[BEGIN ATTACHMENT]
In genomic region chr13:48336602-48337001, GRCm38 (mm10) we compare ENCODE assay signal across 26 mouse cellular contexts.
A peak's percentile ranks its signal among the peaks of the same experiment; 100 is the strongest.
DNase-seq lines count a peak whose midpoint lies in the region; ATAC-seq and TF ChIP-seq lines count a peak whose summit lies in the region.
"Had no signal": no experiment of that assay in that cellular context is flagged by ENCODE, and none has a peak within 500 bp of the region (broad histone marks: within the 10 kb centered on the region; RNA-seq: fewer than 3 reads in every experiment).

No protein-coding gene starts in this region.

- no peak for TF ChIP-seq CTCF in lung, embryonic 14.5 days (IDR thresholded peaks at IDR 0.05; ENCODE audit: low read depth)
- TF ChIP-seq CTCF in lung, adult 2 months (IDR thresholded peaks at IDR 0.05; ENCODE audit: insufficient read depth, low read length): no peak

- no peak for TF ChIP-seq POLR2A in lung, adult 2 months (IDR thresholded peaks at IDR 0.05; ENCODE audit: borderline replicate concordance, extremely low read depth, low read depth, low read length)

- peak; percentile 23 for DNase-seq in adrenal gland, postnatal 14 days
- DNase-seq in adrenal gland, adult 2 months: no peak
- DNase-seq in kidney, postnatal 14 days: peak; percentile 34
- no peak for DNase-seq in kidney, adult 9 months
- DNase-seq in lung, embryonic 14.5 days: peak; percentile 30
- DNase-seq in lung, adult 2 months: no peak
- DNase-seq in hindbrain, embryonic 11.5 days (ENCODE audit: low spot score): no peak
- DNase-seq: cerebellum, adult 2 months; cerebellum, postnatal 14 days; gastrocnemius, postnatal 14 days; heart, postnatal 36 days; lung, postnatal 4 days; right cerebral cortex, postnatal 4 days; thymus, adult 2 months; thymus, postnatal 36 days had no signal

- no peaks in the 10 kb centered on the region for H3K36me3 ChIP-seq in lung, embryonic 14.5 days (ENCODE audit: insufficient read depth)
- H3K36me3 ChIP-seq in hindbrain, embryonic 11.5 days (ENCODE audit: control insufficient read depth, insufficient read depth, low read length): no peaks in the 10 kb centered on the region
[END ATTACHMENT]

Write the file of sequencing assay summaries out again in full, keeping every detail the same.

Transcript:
In genomic region chr13:48336602-48337001, GRCm38 (mm10) we compare ENCODE assay signal across 26 mouse cellular contexts.
A peak's percentile ranks its signal among the peaks of the same experiment; 100 is the strongest.
DNase-seq lines count a peak whose midpoint lies in the region; ATAC-seq and TF ChIP-seq lines count a peak whose summit lies in the region.
"Had no signal": no experiment of that assay in that cellular context is flagged by ENCODE, and none has a peak within 500 bp of the region (broad histone marks: within the 10 kb centered on the region; RNA-seq: fewer than 3 reads in every experiment).

No protein-coding gene starts in this region.

- no peak for TF ChIP-seq CTCF in lung, embryonic 14.5 days (IDR thresholded peaks at IDR 0.05; ENCODE audit: low read depth)
- TF ChIP-seq CTCF in lung, adult 2 months (IDR thresholded peaks at IDR 0.05; ENCODE audit: insufficient read depth, low read length): no peak

- no peak for TF ChIP-seq POLR2A in lung, adult 2 months (IDR thresholded peaks at IDR 0.05; ENCODE audit: borderline replicate concordance, extremely low read depth, low read depth, low read length)

- peak; percentile 23 for DNase-seq in adrenal gland, postnatal 14 days
- DNase-seq in adrenal gland, adult 2 months: no peak
- DNase-seq in kidney, postnatal 14 days: peak; percentile 34
- no peak for DNase-seq in kidney, adult 9 months
- DNase-seq in lung, embryonic 14.5 days: peak; percentile 30
- DNase-seq in lung, adult 2 months: no peak
- DNase-seq in hindbrain, embryonic 11.5 days (ENCODE audit: low spot score): no peak
- DNase-seq: cerebellum, adult 2 months; cerebellum, postnatal 14 days; gastrocnemius, postnatal 14 days; heart, postnatal 36 days; lung, postnatal 4 days; right cerebral cortex, postnatal 4 days; thymus, adult 2 months; thymus, postnatal 36 days had no signal

- no peaks in the 10 kb centered on the region for H3K36me3 ChIP-seq in lung, embryonic 14.5 days (ENCODE audit: insufficient read depth)
- H3K36me3 ChIP-seq in hindbrain, embryonic 11.5 days (ENCODE audit: control insufficient read depth, insufficient read depth, low read length): no peaks in the 10 kb centered on the region